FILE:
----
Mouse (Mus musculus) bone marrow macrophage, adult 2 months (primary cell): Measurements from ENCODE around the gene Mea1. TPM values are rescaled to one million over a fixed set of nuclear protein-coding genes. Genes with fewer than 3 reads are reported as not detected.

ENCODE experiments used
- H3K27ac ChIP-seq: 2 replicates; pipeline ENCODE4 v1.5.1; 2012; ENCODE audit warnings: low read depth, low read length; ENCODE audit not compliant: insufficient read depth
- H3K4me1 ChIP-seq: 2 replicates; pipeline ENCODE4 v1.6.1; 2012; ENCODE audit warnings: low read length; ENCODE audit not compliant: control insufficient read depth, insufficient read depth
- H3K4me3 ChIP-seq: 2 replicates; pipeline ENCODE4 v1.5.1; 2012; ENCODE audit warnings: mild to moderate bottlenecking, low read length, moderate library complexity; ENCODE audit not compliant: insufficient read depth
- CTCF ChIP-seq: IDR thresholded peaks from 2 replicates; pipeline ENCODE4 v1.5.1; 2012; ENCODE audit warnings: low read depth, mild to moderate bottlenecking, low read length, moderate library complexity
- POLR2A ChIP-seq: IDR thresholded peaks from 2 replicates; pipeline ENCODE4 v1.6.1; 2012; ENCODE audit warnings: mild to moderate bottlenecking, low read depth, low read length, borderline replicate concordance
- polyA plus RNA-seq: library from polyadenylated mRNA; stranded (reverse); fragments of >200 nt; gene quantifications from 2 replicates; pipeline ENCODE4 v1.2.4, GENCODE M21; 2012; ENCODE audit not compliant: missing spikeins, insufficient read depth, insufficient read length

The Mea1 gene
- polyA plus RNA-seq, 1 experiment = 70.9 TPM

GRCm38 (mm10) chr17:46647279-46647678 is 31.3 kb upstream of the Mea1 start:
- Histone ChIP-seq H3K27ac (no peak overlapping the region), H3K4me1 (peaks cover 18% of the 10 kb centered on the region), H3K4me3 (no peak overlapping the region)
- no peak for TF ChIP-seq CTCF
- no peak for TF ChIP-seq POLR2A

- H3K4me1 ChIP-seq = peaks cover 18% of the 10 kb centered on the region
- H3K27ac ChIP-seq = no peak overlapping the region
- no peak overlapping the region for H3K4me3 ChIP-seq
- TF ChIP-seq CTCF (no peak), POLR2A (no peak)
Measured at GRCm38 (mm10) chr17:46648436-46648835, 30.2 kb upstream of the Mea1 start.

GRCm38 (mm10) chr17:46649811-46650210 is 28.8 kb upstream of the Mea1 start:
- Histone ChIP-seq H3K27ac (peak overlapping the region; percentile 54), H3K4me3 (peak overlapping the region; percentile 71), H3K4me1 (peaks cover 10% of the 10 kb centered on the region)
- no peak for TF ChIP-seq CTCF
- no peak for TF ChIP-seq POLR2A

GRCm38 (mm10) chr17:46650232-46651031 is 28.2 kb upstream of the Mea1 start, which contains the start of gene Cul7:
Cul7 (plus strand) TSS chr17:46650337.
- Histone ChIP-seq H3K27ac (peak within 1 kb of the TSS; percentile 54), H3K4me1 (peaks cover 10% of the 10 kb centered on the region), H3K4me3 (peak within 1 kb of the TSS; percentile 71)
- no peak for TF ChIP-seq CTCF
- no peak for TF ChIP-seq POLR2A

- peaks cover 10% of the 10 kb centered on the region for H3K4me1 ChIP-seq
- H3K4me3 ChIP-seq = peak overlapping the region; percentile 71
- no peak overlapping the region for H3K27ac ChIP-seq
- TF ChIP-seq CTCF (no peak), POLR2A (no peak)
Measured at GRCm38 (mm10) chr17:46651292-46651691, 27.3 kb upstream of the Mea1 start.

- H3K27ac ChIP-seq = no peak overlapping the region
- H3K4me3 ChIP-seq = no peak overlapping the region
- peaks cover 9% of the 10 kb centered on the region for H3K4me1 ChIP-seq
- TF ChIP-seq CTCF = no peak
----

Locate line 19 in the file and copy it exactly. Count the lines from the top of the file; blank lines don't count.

Measured at GRCm38 (mm10) chr17:46648436-46648835, 30.2 kb upstream of the Mea1 start.